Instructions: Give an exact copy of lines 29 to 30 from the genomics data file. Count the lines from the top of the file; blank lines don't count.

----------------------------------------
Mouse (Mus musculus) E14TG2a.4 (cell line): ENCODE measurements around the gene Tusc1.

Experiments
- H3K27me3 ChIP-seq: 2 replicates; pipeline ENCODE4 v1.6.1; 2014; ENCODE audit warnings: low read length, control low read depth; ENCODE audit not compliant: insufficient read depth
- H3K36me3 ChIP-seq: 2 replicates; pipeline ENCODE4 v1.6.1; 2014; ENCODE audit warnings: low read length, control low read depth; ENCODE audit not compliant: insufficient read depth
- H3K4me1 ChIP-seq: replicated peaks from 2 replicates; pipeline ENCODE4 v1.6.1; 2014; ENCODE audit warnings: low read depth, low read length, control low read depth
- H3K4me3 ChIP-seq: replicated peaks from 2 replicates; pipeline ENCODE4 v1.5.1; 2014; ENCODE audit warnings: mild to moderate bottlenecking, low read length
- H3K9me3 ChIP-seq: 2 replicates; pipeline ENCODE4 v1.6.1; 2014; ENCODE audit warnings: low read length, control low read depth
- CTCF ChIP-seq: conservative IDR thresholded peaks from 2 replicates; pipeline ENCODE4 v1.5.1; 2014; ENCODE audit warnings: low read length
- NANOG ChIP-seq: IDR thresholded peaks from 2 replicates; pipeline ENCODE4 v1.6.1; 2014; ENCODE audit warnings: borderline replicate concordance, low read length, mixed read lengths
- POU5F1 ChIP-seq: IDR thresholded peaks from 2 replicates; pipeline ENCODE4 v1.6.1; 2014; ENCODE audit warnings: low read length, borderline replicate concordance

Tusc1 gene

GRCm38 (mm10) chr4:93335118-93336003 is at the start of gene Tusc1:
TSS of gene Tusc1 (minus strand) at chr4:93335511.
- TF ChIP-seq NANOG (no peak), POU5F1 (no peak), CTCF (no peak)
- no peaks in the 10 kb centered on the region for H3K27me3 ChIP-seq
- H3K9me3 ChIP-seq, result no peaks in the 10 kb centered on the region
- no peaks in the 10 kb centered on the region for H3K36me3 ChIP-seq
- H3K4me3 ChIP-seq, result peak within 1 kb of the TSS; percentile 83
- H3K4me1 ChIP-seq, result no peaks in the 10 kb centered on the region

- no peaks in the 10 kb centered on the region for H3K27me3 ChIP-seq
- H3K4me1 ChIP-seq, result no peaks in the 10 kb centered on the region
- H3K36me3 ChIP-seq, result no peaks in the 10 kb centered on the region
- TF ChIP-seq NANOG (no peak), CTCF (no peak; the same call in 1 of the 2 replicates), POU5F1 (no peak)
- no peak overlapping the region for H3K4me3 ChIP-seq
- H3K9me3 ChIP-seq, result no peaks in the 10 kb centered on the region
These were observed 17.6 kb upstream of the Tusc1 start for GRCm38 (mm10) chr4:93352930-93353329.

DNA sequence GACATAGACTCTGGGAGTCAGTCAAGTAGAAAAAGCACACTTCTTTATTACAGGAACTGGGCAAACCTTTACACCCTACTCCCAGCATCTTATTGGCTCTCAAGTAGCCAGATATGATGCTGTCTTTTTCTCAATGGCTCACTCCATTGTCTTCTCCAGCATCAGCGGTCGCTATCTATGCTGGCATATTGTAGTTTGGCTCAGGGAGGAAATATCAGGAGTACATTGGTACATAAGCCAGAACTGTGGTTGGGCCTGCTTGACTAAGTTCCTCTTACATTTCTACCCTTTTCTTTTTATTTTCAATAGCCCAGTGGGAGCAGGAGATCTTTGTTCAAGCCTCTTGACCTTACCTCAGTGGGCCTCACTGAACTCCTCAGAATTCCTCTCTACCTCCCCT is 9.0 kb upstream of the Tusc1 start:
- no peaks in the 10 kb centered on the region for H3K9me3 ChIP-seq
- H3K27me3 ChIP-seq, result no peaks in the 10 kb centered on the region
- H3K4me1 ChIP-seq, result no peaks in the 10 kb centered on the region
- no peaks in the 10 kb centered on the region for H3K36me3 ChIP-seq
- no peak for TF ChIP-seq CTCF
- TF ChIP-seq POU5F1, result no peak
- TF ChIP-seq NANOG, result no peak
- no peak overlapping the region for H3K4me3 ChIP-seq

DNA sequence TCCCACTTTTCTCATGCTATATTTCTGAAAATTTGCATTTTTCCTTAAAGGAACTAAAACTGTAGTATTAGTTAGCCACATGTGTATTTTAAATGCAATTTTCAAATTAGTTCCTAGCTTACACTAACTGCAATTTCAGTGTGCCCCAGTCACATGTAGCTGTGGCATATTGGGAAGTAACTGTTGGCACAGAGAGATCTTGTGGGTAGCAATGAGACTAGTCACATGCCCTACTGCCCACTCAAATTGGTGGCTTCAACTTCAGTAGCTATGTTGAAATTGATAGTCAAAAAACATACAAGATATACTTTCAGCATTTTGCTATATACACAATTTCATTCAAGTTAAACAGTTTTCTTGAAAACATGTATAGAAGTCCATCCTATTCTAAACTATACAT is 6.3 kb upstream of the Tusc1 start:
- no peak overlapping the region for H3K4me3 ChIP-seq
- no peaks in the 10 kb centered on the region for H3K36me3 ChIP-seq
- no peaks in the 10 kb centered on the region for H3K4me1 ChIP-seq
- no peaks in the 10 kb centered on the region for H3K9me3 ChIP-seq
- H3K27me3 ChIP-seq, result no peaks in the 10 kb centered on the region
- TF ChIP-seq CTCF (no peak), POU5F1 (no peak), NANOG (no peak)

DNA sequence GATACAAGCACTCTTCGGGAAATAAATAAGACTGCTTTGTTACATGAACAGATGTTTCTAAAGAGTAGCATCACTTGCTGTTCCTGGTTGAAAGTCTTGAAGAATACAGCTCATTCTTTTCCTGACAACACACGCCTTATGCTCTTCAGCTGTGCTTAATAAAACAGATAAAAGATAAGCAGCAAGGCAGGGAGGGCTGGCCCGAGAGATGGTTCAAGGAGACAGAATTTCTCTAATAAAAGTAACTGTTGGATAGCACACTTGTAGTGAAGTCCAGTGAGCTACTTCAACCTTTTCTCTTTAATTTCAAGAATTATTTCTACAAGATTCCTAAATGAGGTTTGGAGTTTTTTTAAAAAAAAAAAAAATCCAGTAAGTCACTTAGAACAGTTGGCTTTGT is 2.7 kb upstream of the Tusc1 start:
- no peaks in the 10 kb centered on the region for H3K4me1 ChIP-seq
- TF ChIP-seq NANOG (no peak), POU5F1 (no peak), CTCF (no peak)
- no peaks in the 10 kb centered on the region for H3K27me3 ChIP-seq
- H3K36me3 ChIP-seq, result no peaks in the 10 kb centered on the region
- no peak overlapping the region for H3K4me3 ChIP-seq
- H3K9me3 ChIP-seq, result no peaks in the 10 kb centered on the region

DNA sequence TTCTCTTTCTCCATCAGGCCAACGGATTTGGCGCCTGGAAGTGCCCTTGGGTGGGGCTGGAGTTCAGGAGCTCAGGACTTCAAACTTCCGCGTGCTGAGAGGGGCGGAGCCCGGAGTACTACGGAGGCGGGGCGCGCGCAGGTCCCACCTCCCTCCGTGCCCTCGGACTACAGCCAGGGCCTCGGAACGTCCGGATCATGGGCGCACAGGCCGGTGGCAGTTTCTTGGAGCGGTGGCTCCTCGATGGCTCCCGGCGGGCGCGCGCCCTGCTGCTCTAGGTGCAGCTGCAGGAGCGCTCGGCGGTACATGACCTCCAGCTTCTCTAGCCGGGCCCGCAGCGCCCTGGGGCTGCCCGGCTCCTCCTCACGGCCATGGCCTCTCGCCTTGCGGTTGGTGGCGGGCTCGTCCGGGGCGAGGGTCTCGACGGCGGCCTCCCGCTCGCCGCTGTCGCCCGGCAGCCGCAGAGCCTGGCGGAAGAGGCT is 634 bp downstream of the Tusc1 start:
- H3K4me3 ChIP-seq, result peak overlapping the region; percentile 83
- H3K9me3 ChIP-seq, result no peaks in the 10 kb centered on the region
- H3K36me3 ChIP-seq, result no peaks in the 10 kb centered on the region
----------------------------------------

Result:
- H3K27me3 ChIP-seq, result no peaks in the 10 kb centered on the region
- H3K4me1 ChIP-seq, result no peaks in the 10 kb centered on the region